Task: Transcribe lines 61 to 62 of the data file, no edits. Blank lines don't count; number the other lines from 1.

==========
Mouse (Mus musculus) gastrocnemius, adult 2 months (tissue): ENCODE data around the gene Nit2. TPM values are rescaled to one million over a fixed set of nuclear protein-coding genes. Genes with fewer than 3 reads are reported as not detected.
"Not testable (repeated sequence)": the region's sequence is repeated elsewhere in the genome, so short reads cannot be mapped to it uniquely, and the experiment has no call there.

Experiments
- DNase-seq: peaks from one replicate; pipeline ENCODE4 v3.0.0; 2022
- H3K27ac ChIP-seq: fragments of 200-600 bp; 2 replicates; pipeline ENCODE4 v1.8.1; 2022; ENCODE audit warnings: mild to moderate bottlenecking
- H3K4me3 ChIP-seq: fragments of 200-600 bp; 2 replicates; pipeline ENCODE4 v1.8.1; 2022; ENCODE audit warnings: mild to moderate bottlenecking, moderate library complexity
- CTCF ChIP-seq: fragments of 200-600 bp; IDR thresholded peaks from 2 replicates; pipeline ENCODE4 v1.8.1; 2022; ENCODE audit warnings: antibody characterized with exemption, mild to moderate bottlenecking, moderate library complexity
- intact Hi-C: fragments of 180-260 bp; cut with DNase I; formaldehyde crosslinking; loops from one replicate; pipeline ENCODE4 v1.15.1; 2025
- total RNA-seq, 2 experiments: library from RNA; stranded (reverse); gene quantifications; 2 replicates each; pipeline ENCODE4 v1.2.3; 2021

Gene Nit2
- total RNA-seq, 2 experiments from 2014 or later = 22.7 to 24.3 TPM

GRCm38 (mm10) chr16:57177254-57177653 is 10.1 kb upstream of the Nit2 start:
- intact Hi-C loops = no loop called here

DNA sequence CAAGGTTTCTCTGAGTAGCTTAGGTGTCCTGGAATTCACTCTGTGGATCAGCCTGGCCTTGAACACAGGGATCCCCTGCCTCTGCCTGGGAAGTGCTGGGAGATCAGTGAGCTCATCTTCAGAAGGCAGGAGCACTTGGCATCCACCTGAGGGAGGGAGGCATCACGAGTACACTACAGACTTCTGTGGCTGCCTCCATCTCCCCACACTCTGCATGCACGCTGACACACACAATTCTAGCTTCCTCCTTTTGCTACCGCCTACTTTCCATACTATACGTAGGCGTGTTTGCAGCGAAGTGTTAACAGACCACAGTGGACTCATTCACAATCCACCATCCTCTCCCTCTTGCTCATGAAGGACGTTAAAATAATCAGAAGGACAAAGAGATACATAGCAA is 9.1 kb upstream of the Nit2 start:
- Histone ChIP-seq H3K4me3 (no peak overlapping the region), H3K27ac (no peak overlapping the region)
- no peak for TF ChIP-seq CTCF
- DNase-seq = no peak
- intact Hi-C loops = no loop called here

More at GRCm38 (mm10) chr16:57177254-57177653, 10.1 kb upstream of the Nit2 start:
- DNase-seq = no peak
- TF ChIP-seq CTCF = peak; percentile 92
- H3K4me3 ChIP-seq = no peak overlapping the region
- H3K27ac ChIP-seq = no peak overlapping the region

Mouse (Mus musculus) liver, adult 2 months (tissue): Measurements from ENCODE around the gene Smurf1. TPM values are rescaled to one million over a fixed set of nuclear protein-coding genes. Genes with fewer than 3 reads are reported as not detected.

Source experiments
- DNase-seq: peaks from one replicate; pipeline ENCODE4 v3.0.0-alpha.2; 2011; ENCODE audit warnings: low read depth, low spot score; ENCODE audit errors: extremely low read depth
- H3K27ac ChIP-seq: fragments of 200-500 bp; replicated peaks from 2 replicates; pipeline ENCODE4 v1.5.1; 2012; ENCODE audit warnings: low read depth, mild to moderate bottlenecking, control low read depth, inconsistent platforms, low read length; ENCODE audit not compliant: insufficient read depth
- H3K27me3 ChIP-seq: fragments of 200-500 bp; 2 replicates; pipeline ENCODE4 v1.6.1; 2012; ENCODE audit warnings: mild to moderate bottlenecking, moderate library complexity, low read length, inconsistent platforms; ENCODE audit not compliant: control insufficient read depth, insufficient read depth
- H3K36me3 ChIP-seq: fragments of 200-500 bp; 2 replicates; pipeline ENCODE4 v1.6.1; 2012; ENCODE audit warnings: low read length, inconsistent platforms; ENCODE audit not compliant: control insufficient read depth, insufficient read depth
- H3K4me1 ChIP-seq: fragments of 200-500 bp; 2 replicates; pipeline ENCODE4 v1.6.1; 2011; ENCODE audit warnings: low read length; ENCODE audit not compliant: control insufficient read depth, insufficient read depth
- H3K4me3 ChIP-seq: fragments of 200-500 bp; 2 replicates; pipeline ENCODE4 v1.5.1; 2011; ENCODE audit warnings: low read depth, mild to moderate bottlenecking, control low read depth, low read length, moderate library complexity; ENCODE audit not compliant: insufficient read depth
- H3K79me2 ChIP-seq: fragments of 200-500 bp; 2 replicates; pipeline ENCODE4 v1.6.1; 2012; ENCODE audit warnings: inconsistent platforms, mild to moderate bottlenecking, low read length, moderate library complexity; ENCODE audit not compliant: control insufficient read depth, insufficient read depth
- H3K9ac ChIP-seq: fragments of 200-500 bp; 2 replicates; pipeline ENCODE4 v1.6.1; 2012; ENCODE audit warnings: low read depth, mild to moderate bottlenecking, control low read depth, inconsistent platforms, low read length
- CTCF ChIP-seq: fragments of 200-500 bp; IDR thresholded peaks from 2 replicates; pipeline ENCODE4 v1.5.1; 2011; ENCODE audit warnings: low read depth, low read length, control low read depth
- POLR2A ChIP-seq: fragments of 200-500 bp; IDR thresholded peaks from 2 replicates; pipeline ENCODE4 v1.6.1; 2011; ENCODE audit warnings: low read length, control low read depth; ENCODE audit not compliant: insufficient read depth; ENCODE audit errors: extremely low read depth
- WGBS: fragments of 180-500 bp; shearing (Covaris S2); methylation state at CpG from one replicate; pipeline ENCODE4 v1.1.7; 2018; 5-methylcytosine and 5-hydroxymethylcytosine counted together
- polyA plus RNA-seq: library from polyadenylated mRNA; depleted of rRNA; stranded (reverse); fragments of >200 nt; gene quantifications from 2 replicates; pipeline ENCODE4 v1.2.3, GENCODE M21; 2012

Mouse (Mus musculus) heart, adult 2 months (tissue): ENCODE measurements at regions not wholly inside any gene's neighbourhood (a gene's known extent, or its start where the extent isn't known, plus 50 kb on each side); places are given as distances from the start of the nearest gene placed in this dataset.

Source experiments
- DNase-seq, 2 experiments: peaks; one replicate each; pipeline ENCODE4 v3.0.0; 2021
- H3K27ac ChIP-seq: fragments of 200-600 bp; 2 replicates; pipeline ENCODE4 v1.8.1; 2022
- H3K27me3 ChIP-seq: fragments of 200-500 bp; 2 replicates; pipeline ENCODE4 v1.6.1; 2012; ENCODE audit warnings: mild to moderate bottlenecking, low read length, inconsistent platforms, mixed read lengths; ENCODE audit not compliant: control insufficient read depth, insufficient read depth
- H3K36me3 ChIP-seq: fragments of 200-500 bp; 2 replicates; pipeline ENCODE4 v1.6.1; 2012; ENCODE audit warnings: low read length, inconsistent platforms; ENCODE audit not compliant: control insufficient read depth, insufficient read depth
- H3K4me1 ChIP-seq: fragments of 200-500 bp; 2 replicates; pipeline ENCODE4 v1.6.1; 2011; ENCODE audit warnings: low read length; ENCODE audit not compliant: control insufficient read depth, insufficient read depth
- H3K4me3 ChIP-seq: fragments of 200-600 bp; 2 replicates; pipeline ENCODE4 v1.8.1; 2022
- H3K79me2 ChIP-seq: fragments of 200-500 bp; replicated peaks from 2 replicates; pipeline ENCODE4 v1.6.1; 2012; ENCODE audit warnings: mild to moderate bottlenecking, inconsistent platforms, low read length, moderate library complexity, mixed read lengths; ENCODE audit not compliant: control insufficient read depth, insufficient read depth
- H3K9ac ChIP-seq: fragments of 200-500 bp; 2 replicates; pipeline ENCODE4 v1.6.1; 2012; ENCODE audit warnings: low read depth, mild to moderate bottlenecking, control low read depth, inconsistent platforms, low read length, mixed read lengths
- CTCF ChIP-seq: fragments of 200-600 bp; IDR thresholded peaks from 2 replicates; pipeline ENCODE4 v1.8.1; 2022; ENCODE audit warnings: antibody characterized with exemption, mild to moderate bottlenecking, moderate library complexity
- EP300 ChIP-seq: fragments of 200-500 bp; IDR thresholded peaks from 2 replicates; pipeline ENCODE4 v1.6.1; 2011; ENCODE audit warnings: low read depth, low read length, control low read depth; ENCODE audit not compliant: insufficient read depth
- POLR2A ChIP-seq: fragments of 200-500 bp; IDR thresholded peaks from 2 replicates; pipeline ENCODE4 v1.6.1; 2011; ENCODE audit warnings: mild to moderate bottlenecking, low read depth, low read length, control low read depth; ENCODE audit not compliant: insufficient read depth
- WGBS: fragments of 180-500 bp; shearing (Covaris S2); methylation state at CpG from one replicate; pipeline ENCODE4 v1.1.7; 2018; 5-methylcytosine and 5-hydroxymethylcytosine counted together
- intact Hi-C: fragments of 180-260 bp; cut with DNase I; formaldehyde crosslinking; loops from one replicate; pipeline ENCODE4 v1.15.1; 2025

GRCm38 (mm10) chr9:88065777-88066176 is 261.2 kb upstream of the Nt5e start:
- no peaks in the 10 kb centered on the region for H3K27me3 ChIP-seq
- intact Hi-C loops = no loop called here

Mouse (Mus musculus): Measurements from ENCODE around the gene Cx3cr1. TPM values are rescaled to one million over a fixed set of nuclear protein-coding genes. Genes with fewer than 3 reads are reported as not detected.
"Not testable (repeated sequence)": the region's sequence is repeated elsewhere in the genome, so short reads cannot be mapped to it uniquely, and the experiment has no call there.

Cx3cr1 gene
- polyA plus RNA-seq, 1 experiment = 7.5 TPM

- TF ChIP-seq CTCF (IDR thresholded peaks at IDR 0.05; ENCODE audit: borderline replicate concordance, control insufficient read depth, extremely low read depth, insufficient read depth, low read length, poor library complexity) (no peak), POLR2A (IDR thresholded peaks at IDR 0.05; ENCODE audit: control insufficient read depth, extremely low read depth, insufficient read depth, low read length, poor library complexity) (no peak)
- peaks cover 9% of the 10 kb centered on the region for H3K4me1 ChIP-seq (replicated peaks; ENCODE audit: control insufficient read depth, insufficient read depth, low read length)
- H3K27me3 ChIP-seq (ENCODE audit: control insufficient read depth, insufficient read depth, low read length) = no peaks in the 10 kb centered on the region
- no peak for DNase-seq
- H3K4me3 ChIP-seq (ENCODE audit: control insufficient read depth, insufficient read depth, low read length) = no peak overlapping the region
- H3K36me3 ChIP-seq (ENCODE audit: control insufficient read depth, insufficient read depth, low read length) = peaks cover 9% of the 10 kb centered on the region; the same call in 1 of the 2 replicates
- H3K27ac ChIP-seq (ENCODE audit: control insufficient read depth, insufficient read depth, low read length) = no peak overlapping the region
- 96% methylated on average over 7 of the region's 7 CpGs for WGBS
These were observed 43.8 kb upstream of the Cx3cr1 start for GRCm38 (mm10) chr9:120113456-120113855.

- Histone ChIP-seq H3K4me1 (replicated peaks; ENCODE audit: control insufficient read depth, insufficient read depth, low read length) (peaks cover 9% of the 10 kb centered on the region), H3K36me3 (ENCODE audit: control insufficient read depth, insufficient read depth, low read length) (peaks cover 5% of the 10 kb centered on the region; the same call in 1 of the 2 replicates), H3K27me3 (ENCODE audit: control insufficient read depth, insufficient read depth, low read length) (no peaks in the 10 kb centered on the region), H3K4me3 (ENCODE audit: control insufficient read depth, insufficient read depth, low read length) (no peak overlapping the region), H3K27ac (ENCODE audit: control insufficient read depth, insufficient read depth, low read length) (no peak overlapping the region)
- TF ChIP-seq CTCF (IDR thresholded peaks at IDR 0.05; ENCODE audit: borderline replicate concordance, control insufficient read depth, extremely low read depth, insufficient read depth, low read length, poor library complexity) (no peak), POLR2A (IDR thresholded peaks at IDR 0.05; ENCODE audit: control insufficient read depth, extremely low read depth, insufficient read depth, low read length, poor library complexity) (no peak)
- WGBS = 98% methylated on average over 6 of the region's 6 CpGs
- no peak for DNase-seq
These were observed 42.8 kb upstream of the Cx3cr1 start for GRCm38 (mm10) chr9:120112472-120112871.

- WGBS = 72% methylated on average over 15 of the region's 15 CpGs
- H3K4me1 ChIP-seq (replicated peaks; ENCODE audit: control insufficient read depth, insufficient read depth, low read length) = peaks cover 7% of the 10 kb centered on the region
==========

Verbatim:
- peaks cover 9% of the 10 kb centered on the region for H3K4me1 ChIP-seq (replicated peaks; ENCODE audit: control insufficient read depth, insufficient read depth, low read length)
- H3K27me3 ChIP-seq (ENCODE audit: control insufficient read depth, insufficient read depth, low read length) = no peaks in the 10 kb centered on the region